Said Achmiz

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You aren’t meant to be able to anti-react to a reaction that no one else has reacted

But this seems bad, then, given the current stable of reactions!

I understand it from the standpoint of interaction design, of course—but then it seems like you should add opposite-valence reactions for those reactions which currently make sense as standalone anti-reacts (see my other comments in this thread for some examples).

It seems like an awkward bit of information-architecture design, though, doesn’t it?

I mean, for some of the reactions, it does, actually, make sense to anti-react to them directly, “from scratch”, as it were. Anti-“Insightful” clearly means “not insightful”, anti-“Virtue of Scholarship” can mean “this should exhibit the virtue of scholarship but fails to do so”, anti-“Clear” and anti-“Hits the Mark” and anti-“Exciting” also all have fairly clear meanings even when not reacting to their regular (non-reversed) versions.

Now, for one thing, that this is the case for some of the reacts but not others seems like it’s bound to lead to confusion and weirdness.

For another thing, it seems like making it easy to directly anti-react with the reactions I list above… should be fairly easy to access via the UI, given that it’s clearly meaningful to do so. But this would also (as currently designed) make it easier to directly anti-react with “Wrong” or “Shrug” or whatever, which seems less than ideal.

This seems to me to suggest that the conceptual design of the feature might need some work.

What does it mean to anti-react “Wrong” when no one has reacted “Wrong” (for example)? (Or “Shrug”, or “Additional questions”.)

Also, the hover tooltip for a reaction covers up the one(s) below it—very annoying, makes it hard to browse them.

(Note: this comment delayed by rate limit. Next comment on this topic, if any, won’t be for a week, for the same reason.)

Very ironic! I had all three of those in mind as counterexamples to your claim. (Well, not Deepmind specifically, but Google in general; but the other two for sure.)

Bell Labs was indeed “one of history’s most intellectually generative places”. But the striking thing about Bell Labs (and similarly Xerox PARC, and IBM Research) is the extent to which the people working there were isolated from ordinary corporate politics, corporate pressures, and day-to-day business concerns. In other words, these corporate research labs are notable precisely for being enclaves within which corporate/company culture essentially does not operate.

As far as Google and/or Deepmind goes, well… I don’t know enough about Deepmind in particular to comment on it. But Google, in general, is famous for being a place where fixing/improving things is low-prestige, and the way to get ahead is to be seen as developing shiny new features/products/etc. This has predictable consequences for, e.g., usability (Google’s products are infamous for having absolutely horrific interaction and UX design—Google Plus being one egregious example). Everything I’ve heard about Google indicates that the stereotypical “moral maze” dynamics of corporate culture are in full swing there.

Re: Bridgewater, you remember correctly, although “some concerns” is rather an understatement; it’s more like “the place is a real-life Orwellian panopticon, with all the crushing stress and social/psychological dysfunction that implies”. Even more damning is that they never even bother to verify that all of this helps their investing performance in any way. This seems to me to be very obviously the opposite of a healthy epistemic environment—something to avoid as assiduously as we possibly can.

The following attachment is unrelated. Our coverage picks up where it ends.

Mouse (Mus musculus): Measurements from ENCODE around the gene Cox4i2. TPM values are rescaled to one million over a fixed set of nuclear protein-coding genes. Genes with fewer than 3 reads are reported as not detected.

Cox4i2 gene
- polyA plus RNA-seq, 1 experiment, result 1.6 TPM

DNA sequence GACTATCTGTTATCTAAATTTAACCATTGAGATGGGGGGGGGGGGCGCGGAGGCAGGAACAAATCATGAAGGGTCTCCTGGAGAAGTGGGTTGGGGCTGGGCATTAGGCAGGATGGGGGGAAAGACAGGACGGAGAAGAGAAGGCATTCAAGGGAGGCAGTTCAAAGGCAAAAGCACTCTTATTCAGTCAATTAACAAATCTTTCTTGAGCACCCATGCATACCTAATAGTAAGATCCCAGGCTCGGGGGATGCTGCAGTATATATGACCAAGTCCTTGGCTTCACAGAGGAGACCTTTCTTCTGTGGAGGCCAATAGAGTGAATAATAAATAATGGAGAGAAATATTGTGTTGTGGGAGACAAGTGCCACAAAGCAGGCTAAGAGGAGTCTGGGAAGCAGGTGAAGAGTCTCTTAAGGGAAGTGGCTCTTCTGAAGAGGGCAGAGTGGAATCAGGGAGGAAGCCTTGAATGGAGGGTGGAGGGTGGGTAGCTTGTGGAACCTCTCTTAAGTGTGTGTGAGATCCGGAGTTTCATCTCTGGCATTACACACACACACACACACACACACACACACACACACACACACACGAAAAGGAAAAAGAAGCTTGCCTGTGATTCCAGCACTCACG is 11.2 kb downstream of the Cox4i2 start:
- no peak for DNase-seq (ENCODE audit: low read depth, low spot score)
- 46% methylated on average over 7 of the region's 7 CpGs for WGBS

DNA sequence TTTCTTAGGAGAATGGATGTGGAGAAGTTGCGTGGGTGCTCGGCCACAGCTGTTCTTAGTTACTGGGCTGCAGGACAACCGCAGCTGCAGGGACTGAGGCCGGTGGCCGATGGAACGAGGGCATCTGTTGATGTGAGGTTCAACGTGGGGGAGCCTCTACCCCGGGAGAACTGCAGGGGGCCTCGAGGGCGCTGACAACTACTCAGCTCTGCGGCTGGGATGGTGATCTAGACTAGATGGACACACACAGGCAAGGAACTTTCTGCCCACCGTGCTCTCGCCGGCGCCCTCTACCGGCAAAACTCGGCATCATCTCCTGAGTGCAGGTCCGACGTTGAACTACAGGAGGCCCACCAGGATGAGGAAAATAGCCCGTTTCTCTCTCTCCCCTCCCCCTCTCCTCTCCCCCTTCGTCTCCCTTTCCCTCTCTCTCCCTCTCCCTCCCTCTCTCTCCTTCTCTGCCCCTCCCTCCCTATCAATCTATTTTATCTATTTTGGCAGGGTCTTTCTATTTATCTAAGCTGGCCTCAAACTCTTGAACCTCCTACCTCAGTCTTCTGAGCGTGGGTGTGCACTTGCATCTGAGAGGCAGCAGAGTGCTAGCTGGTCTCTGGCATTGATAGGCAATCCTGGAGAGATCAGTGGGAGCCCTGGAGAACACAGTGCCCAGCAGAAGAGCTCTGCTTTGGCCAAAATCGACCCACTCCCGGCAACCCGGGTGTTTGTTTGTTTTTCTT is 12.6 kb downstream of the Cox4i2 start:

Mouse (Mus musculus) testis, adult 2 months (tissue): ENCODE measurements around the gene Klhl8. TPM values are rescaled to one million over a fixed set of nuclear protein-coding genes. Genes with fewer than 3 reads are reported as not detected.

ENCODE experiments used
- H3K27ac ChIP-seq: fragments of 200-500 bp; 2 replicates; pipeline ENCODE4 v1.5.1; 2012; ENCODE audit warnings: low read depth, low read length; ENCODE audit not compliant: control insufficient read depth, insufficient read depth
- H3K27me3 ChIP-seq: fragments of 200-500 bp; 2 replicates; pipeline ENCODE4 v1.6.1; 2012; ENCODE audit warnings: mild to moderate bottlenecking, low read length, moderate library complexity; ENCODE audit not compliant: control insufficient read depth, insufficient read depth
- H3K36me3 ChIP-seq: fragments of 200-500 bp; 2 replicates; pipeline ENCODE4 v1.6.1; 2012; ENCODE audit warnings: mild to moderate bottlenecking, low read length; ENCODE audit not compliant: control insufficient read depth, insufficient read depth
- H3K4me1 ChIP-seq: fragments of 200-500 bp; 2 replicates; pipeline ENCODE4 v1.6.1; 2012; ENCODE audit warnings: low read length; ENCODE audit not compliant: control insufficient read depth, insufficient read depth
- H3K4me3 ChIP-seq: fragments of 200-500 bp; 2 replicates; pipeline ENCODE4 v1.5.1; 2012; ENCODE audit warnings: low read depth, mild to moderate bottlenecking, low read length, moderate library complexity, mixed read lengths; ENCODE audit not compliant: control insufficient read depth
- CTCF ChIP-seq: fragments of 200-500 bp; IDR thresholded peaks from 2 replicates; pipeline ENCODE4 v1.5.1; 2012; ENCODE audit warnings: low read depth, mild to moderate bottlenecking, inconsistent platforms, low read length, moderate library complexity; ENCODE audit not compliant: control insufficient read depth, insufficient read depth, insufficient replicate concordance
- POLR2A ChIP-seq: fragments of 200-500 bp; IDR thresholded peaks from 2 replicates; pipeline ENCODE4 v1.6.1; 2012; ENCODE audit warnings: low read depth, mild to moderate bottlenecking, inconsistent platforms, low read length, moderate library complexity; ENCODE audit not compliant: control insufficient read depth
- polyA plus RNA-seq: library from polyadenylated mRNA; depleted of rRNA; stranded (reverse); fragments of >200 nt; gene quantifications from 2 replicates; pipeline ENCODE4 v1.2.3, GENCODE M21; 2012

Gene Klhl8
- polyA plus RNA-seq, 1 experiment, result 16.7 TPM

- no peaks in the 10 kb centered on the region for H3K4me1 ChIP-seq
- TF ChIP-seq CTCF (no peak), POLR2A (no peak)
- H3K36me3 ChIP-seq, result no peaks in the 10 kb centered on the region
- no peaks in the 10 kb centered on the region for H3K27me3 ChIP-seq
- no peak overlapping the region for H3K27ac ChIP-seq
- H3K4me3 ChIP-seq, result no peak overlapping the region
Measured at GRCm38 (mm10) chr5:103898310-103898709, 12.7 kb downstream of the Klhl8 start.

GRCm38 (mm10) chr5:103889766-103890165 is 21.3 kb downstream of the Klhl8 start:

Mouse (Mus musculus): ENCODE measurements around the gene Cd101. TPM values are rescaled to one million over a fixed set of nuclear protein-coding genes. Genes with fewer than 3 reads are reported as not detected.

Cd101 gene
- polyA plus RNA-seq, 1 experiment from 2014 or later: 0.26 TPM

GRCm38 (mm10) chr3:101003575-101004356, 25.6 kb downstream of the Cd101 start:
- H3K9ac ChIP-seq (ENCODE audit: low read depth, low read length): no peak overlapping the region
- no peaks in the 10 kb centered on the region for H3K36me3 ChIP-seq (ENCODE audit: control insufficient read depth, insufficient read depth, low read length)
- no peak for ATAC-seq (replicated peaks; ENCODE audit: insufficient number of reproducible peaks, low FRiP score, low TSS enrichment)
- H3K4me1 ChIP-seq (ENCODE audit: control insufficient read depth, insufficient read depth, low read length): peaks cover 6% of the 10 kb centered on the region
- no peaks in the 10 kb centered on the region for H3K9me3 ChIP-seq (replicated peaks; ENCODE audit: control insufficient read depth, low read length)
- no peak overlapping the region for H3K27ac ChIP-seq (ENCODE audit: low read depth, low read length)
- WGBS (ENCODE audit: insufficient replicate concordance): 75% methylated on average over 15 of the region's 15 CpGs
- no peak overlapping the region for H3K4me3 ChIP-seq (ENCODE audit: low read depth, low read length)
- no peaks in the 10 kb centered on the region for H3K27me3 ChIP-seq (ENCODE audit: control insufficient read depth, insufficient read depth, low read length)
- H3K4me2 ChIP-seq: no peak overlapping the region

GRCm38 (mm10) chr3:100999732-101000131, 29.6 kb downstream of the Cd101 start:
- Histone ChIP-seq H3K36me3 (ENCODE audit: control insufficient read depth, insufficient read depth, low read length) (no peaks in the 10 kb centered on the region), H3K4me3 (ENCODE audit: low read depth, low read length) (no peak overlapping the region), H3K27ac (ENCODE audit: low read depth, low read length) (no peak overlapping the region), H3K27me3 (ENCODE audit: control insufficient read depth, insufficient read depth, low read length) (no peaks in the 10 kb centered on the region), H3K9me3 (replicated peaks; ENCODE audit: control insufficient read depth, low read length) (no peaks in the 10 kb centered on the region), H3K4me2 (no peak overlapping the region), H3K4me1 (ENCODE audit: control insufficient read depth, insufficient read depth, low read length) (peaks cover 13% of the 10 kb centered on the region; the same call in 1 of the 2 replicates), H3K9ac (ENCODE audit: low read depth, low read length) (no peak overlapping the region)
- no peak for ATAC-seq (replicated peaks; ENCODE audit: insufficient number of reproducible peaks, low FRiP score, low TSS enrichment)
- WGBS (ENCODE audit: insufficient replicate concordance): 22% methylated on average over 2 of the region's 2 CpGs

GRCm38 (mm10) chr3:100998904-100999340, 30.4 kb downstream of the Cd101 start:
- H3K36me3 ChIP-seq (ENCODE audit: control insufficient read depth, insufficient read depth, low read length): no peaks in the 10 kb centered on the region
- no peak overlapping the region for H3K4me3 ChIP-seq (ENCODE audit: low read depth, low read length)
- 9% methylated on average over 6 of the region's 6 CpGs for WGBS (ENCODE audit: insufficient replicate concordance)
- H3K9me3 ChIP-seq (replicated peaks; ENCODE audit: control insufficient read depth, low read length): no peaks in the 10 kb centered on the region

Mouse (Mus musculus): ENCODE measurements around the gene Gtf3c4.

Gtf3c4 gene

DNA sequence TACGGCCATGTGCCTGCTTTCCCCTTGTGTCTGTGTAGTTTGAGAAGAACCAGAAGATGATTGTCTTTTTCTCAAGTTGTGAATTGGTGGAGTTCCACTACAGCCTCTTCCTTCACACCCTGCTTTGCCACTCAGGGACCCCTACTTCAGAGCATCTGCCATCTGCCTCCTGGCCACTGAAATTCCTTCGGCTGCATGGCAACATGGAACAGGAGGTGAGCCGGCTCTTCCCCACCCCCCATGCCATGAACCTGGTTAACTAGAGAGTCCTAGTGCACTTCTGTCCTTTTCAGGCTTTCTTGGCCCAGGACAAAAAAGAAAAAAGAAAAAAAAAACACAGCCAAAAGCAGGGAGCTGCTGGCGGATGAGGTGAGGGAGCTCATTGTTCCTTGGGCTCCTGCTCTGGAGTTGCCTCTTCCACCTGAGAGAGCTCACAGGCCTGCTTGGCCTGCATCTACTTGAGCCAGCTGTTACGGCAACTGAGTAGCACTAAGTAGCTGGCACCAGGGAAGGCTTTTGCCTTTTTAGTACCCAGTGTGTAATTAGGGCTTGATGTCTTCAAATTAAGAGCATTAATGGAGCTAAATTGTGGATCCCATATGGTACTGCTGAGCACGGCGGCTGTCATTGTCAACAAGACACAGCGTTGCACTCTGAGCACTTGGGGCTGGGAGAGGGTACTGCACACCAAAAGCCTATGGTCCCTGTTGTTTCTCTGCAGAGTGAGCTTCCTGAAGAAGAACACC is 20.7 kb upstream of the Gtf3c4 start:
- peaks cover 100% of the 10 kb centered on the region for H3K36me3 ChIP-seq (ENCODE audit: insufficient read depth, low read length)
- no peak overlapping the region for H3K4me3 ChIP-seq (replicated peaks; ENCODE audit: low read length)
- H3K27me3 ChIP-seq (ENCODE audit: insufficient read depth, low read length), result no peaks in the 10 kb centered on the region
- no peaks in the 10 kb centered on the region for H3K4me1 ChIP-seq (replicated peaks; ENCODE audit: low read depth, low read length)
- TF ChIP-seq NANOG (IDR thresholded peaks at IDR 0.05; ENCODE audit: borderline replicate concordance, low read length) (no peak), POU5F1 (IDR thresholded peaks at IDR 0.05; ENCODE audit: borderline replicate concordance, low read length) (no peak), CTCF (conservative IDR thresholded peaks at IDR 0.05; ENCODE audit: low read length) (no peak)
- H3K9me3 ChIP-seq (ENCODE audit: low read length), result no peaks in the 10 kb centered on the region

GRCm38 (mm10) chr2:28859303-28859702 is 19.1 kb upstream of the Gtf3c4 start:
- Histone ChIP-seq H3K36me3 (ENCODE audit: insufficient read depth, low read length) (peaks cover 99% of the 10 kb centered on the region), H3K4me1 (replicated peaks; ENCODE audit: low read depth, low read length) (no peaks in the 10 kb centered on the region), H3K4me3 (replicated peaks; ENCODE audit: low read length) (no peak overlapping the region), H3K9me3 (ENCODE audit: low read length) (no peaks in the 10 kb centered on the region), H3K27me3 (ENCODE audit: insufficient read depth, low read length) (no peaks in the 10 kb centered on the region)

Excellent post! I agree with Daniel—this is a post which I feel like should’ve been made long ago (which is about as high a level of praise as I can think of).

The discussion under this post is an excellent example of the way that a 3-per-week per-post comment limit makes any kind of useful discussion effectively impossible.

When you say that “world’s best teams and cultures are located in for-profit companies”, what companies do you have in mind? SpaceX? Google? Jane Street…?

the standard that we hold companies to

Company/corporate cultures are hardly a good model to emulate if we want to optimize for truth-seeking, as such cultures famously select for distortions of truth, often lack any incentives for truth-seeking and truth-telling, and generally reward sociopathy (instrumentally) and bullshit (epistemically) to an appalling degree. Is that really the standard to aim for, here?

Human psychology and cognitive science

You mean all that stuff that famously fails to replicate on a regular basis and huge swaths of which have turned out to be basically nonsense…?

the general study of minds-in-general

I don’t think I know what this is. Are you talking about animal psychology, or formal logic (and similarly mathematical fields like probability theory), or what…?

There is some fact-of-the-matter about what sort of human cultures find out the most interesting and important things most quickly.

No doubt there is, but I would like to see something more than just a casual assumption that we have any useful amount of “scientific” or otherwise rigorous knowledge (as opposed to, e.g., “narrative” knowledge, or knowledge that consists of heuristics derived from experience) about this.

I’d recommend instead you frame it as a recommendation for specific action, not a question about attitude. “you, dear reader, should do Y next week to reduce expected {average, total, median, whatever} future suffering” would go a lot further than asking why they’re not obsessing over the topic.

This would seem to be at odds with “aim to inform, not persuade”. (Is that still a rule? I seem to recall it being a rule, but now I can’t easily find it anywhere…)

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